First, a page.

I’ve never been that keen on jazz, and, if I’m honest, it’s because I don’t really understand it. For all it’s grooviness and funkiness, it’s very esoteric, almost to the point of being impenetrable, sometimes even more inaccessible than the most obscure classical music. I am told, on a fairly regular basis, that the jazz pianist Keith Jarrett is a genius, once a child prodigy, classically trained, who gave his first formal piano recital at the age of 7. However, whenever I have heard recordings of him playing, it just sounds like random notes, a bit plinky-plonky here and there, sounds that move off into the strange tangents of Jarrett-land, avenues and cul-de-sacs of improv which seem to have little coherence or structure. I’ll probably get into trouble with jazz fans and Jarrett-afficionados for saying that, but hey ho…..
Of course, I’ve always been aware of Gershwin. How could one not be, when ‘Rhapsody in Blue’, ‘An American in Paris’, ‘Porgy and Bess’, and his piano concerto are some of the most famous works which bridge the gap between the classical and jazz worlds. His music epitomises the excitement of the 1920s, as the world emerged from the darkness of the First World War and people began to enjoy life again, now liberated from the social mores of the Victorian and Edwardian eras.
My first attempt at playing Gershwin was a piano reduction of ‘Promenade’, more commonly know as ‘Walking the Dog’, a cute little number originally written for clarinet with small orchestra as incidental music for the film `Shall we Dance` (1937) starring Fred Astaire and Ginger Rogers. (The music accompanies Fred and Ginger as they exercise their dogs on a ship deck somewhere mid-Atlantic.) It was fun to learn and relatively easy to play.
I had heard the second prelude from the Three Preludes while looking for an MP3 of ‘Promenade’. I liked its languid mood, its tempo, Andante con moto e poco rubato, its use of blues chords, its nod to ‘Summertime’ in the main melody, wending its way above a smooth, steady quasi ostinato bass-line. Gershwin himself described it as “a sort of blues lullaby”. I first heard it, and the first prelude from the set, played live by one of the students on my teacher’s piano course in March. I got hooked on the second prelude and decided to learn it for my students’ concert. It has been a useful and occasionally steep learning curve, for, as my teacher pointed out, it has been necessary to set aside much of my classical training and try to think like a jazz pianist. At first this was very hard: letting go of nearly 40 years of training and method is not easy, and to start with, the piece sounded stiff and formal, with “classical” ornaments, and a melody that refused to ‘swing’. Gradually, though, I learnt to let go and the piece began to assume its own identity under my fingers. A run through for my teacher a couple of weeks ago confirmed this, and by the time I played it in my summer concert, I felt it had exactly the right mood: lazy and ‘cool’.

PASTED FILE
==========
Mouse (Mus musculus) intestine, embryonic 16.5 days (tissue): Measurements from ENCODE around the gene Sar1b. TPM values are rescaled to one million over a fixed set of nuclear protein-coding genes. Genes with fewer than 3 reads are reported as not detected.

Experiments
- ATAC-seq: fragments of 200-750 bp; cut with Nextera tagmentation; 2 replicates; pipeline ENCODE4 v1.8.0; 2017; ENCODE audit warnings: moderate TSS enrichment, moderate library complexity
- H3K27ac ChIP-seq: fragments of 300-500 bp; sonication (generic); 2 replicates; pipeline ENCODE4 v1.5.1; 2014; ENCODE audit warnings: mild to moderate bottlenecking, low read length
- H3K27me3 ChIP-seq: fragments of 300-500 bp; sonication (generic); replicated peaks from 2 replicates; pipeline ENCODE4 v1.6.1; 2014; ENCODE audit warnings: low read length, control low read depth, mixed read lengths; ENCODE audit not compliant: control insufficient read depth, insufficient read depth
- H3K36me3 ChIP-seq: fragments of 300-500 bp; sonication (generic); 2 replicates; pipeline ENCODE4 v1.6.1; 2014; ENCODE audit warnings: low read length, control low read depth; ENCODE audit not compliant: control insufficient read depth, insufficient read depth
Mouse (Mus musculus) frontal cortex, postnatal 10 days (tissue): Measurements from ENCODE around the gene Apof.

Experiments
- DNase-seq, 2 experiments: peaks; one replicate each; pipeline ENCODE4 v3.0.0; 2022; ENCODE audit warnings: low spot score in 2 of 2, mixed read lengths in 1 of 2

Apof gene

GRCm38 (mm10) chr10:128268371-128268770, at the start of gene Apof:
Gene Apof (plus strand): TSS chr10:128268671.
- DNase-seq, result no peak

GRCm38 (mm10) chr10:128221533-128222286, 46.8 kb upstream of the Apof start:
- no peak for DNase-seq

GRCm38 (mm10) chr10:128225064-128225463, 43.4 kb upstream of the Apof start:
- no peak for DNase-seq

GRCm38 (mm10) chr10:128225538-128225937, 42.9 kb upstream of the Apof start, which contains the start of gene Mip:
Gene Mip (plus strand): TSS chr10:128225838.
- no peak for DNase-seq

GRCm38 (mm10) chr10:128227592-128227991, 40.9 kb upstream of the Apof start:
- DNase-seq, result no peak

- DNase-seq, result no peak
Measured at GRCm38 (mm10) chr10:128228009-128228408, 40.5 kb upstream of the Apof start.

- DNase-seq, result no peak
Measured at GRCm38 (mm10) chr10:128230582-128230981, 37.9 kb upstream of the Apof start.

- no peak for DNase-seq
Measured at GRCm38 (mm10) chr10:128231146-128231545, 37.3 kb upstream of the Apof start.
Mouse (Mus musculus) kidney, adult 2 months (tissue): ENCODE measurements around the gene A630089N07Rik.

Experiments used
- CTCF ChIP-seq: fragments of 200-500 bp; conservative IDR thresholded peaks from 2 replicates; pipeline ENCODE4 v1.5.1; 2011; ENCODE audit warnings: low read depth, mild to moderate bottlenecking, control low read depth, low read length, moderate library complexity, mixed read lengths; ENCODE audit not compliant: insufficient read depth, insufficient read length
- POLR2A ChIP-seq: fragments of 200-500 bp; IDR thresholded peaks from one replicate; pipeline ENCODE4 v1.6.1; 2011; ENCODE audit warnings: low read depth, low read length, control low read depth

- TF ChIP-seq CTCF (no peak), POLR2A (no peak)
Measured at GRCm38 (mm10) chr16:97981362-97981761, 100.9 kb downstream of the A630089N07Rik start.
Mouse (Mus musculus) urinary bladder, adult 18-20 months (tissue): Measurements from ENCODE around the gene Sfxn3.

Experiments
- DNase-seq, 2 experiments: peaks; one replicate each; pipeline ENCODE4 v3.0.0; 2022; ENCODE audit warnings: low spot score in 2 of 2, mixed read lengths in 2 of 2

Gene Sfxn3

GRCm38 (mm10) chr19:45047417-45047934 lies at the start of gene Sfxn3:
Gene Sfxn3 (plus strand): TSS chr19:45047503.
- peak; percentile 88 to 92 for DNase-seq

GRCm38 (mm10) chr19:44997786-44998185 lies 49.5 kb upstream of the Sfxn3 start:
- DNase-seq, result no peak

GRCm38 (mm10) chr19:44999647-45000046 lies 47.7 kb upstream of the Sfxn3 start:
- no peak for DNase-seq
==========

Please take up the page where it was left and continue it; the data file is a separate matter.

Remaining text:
The first prelude from the set, marked Allegro ben ritmato e deciso, is altogether more ‘jazzy’, with its syncopated rhythms based on Brazilian “baiao”, and chords containing flattened sevenths (which sound – and feel – like “real” jazz chords). It begins with a 5-note blues motif and virtually all the melodic material in the piece is based on this. I’m just beginning to get my fingers, and head, around it. On first sight, I thought “Crikey! I can’t possibly play THAT”, but a bit of careful reading, going through it line by line with a pencil clamped between my teeth, and already it’s a lot clearer. It’s fun to play, as it contains fragments of a number of virtuoso techniques, including repeated notes, octaves, scales and crossed hands, each of which is used for only a moment before the piece catches a glimpse of some new idea.
I love this music, and I can safely say I am well and truly hooked on Gershwin. It’s satisfying to play – those big chords feel wonderful under the fingers – and a refreshing contrast to Chopin, Schubert et al, music that’s at ease with itself. I am thinking of playing the first Prelude at my Christmas concert, and offering all three as part of my performance Diploma programme.